2. Follow the process previously described in the sourdough starter post under the feeding regime, but instead of discarding the remaining starter into the discard jar that’s kept in the fridge, put it in its own small container.
  3. Follow the feeding regime for the starter that is in this small container, but scaled appropriately to the amount that is in there. Assuming 25g of starter has gone into the small container, add 25g of water and 25g of flour. There should be no left over starter to go into the discard jar. You will now have both the starter jar and the small container with similar amounts of sourdough starter in it.
  4. Wait a few hours for the starter in the starter jar to have very tiny bubbles, and put it back into the fridge. However, do not put the small container into the fridge – leave it out on the bench or wherever you had it before. It doesn’t matter if it gets cold overnight.

Ingredients – Day 2

  • 70g of starter from Day 1
  • 70mL (at least) water
  • 70g flour (half-half brown rice flour and glutinous rice flour)

Method – Day 2

  1. About 24 hours after the starter was put into the small container (perhaps around midday), it should look bubbly and is ready to do the feeding regime again, which will triple its weight. Scrape the starter into a medium container, and weigh it.
  2. Follow the feeding regime again for the starter that is in this container, but scaled appropriately to the amount that is in there. Assuming 70g of starter has gone into the medium container, add 70g of water and 70g of flour. Again, there is no discard.
  3. Leave the medium container out on the kitchen bench or somewhere warm.

Ingredients – Day 3

  • 200g of starter from Day 2
  • 300mL water
  • 400g Well & Good Crusty Bread mix (or equivalent speciality bread flour)
  • 20mL olive oil
  • 5g table salt
  • fine rice flour for dusting

Method – Day 3

  1. About 24 hours after the starter was put into the medium container (perhaps around midday), it should look bubbly and is ready. Prepare a banneton, or proofing basket, by dusting with fine rice flour and knocking it around to ensure it is even. If you don’t have a banneton, you can use a ricotta basket or even a plastic colander (if the holes are big, you can also put a cotton tea towel in it first).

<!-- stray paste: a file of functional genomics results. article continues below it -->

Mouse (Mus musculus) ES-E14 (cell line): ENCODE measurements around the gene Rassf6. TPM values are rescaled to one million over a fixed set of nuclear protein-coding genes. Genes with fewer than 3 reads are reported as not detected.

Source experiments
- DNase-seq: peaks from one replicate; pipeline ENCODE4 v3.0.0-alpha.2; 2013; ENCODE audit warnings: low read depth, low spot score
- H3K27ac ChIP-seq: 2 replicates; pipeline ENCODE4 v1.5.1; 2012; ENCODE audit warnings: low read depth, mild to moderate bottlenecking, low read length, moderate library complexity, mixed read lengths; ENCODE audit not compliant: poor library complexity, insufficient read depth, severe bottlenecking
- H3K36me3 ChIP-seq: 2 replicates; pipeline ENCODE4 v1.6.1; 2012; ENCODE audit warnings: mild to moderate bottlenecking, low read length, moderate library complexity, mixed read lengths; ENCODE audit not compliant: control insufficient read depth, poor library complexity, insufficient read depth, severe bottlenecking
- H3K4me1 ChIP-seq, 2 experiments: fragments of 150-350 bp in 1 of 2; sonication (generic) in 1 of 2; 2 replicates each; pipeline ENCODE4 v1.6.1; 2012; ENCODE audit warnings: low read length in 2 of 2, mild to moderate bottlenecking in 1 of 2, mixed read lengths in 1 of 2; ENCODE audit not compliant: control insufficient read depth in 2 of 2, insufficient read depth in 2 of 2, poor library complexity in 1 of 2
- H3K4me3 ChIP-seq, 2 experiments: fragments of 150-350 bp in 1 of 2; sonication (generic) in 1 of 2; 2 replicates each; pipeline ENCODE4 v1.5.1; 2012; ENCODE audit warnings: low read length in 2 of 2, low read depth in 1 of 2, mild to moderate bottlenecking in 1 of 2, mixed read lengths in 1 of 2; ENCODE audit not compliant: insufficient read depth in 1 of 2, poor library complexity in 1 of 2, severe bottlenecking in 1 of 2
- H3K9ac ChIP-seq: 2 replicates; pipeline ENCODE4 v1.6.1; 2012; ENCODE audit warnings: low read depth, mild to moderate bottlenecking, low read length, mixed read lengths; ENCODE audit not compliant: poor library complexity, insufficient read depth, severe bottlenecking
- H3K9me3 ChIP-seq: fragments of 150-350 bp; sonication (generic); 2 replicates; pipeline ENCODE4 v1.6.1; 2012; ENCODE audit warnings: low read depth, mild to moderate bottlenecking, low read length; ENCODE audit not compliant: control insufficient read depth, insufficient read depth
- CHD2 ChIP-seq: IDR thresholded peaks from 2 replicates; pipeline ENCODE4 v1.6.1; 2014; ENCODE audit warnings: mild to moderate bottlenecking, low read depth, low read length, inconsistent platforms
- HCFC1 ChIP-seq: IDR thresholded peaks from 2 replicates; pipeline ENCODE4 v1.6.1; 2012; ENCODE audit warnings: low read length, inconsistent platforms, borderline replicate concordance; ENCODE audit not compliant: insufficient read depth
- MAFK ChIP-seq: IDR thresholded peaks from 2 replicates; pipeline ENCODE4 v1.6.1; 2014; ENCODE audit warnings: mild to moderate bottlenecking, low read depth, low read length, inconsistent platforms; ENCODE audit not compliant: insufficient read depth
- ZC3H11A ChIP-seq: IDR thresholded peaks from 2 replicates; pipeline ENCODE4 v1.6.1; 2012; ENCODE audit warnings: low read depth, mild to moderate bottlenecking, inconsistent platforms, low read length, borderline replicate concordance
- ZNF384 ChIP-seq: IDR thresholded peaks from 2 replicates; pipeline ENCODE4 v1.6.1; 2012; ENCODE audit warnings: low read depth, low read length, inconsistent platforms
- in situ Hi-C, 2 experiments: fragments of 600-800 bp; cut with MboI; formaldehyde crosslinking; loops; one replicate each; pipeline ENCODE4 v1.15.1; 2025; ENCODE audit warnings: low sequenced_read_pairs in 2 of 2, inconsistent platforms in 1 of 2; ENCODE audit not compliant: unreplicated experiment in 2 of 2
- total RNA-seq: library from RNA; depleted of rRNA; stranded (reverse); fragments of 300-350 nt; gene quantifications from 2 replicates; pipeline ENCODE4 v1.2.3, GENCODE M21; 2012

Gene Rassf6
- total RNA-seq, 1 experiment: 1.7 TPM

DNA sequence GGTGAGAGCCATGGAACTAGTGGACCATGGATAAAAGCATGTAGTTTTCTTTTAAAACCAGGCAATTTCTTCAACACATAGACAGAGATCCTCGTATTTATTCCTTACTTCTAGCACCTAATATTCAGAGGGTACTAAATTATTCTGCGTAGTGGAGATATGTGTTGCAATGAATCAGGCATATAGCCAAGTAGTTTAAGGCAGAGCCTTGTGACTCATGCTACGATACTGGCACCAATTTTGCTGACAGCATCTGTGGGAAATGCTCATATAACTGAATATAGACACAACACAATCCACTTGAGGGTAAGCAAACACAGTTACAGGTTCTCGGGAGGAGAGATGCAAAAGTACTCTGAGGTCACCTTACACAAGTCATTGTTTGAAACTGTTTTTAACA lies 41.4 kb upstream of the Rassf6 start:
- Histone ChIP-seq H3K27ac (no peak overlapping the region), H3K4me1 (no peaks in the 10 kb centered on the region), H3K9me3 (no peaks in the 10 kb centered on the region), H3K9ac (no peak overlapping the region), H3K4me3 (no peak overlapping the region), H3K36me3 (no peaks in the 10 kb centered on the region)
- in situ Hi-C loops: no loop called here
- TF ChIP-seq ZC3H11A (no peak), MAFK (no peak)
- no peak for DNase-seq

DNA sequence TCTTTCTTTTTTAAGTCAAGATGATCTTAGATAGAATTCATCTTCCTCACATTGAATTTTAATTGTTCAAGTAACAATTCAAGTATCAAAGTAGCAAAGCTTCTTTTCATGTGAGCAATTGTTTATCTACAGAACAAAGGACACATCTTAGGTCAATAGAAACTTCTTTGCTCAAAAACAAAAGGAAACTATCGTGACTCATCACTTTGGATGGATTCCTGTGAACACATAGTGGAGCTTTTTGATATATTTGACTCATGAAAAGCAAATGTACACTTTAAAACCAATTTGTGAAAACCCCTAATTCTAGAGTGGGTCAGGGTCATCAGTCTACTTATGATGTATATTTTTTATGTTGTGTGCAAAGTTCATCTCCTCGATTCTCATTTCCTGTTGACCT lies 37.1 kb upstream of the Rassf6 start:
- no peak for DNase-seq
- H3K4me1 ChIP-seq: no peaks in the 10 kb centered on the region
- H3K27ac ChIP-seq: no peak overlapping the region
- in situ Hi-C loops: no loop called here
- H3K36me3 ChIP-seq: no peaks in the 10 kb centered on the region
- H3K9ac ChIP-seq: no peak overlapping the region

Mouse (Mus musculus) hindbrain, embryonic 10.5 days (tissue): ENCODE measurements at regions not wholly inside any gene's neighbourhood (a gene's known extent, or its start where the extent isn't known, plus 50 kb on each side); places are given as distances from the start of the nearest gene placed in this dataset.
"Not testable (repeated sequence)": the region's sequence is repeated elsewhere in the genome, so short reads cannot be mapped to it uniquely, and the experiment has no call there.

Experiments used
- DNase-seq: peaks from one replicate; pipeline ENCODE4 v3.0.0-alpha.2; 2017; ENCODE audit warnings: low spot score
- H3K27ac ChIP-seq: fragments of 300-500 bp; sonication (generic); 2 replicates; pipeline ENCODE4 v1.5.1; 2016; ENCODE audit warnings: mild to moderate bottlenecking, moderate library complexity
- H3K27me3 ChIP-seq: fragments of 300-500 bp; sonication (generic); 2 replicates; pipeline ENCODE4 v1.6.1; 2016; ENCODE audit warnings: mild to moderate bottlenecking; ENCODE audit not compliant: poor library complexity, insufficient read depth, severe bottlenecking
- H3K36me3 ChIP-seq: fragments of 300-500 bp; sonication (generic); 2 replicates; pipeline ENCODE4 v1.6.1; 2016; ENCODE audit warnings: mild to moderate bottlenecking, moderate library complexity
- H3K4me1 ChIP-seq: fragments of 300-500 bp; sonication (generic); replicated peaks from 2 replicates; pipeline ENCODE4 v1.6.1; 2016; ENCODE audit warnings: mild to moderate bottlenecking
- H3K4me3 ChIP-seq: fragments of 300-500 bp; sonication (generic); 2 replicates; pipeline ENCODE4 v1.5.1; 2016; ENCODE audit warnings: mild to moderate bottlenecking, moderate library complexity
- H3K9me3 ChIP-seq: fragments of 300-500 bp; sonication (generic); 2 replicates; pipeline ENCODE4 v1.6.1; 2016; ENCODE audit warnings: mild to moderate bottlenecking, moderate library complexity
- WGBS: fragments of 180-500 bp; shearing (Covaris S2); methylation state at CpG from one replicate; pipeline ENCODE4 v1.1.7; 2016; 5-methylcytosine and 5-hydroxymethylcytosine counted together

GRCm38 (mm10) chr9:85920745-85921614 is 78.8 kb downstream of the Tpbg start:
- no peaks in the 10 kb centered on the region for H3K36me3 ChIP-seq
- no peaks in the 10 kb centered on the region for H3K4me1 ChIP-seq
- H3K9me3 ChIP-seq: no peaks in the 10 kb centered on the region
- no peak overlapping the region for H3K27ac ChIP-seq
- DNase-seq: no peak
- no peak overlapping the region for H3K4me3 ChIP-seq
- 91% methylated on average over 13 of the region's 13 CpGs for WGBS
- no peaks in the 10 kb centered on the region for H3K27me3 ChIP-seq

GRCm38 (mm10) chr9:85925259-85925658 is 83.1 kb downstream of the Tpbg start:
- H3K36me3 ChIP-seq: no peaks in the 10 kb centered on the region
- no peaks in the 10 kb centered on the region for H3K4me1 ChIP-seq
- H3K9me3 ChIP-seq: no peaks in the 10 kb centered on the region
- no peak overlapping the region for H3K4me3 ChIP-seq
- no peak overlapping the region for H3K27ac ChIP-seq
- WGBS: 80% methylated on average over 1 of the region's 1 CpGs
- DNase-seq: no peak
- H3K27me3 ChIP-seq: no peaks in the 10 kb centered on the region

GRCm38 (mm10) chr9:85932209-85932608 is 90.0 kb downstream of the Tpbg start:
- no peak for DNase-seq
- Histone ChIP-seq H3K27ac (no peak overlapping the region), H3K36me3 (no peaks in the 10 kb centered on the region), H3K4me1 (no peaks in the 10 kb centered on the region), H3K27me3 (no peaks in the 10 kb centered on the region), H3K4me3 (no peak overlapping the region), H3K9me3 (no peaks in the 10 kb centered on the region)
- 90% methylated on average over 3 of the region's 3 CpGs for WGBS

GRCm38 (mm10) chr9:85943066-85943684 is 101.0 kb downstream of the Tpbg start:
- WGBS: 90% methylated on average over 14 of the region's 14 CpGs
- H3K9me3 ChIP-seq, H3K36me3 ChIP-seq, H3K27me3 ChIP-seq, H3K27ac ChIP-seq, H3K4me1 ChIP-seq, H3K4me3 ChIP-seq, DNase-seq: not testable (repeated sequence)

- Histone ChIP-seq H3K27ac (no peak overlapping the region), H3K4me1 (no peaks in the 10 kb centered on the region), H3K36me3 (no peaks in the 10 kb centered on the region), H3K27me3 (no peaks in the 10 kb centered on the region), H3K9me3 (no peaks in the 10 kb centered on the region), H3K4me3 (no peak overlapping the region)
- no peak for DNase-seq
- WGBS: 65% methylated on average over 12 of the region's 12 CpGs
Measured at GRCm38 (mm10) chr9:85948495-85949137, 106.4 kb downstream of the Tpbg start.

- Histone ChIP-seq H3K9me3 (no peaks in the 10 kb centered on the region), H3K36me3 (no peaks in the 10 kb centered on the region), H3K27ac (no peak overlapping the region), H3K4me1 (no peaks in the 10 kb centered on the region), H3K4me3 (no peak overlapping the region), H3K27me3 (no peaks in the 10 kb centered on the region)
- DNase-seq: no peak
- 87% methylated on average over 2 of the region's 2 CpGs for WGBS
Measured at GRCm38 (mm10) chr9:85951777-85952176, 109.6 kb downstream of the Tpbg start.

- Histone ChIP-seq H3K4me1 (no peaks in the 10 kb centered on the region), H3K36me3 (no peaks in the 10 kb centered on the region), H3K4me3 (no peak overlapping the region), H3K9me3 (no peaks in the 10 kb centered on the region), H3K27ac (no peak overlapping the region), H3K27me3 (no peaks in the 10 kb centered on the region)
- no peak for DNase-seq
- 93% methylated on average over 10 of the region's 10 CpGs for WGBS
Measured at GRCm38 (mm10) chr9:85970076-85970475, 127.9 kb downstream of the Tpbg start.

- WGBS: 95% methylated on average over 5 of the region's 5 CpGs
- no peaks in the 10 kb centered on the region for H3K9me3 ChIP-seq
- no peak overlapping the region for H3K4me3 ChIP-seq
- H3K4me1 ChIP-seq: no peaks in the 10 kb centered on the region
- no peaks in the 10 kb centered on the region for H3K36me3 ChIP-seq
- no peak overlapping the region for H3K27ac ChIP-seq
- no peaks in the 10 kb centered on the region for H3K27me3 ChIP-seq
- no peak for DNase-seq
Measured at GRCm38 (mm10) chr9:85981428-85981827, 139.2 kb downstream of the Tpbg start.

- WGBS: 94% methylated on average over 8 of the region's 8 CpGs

2. Scrape it into a mixing bowl, along with all the other ingredients, and mix with a dough hook. You can also use a spoon and/or your hands, but that will be a bit messier. Unlike with a gluten-based dough, you don’t need to mix and pound it for ages. After 2 or 3 minutes, it should have been combined together sufficiently.
  3. Put a small amount of oil on your hands to prevent the dough sticking, and pull the dough out with your hands, shaping it into a ball. If it is really sticky and the surface is rough, that’s not a problem.
  4. Push the dough ball into the banneton so it is flattened against the bottom. Protect the dough from drying out by spraying oil onto some cling film that is stretched over the top of the banneton, or just put the whole banneton in a plastic freezer bag.
  5. Leave the banneton out on the kitchen bench or somewhere warm.

Ingredients – Day 4

  • Dough from Day 3

Method – Day 4

  1. About 24 hours after the dough was left to rise, it should have doubled in size. You can let it go longer (say 36 hours) if the room has been a bit cold overall and it needs it to achieve the doubling. It is now ready to bake!
  2. Set oven to 220 degrees Celcius, and place a cast iron dutch oven in there with the lid on, to warm up. Leave it at least 30 mins from when the oven is at temperature so that the dutch oven is definitely hot. I use a 4.7L dutch oven, which works well, but you can go bigger. If you don’t have a dutch oven, you can apparently use a pizza stone together with a foil cover. However, using a dutch oven or a bessemer pot is the recommended way to go, as it provides heat while retaining moisture during the expansion phase of the baking.
  3. Remove the plastic (cling film or freezer bag) cover from the banneton. Get a large piece of baking paper ready, and place this on top of the dough. Gently invert the banneton so the dough comes out of the banneton and is resting on the baking paper.
  4. With a sharp knife, slice (score) a pattern on the top of the dough. Unlike with gluten-based bread, you don’t need a special razor blade – a kitchen knife will do. Cut into the top of the dough about 1 cm as you go. You can choose from a variety of patterns. I like to either score a big X (as seen in the photos here) or score three parallel lines across the top. The chef in my sourdough class liked to do a tic-tac-toe board style pattern. Do a web search for “scoring patterns” if you want inspiration.
  5. Moving quickly, take the dutch oven out of the oven, and remove the lid. Gently lower the baking paper with the dough on top into the dutch oven, but remember the dutch oven is really hot. Replace the dutch oven’s lid and return to the oven. Reduce the temperature to 200 degrees Celcius. Bake for 20-25 mins.
  6. Take the dutch oven out of the oven, and remove the lid. Return it to the oven without the lid. Bake for another 20-25 mins.
  7. Take the dutch oven out, and let it stand for 10 mins or so before removing the bread and letting cool completely on a cooling rack. This takes a couple of hours.
  8. Often by this point it is the evening of the fourth day, so I’m not ready to eat the bread straight away. It will be breakfast on the morning of the fifth day! I like to put my bread in a paper bag, and then in a sealed plastic bag to keep it fresh.
  9. Enjoy!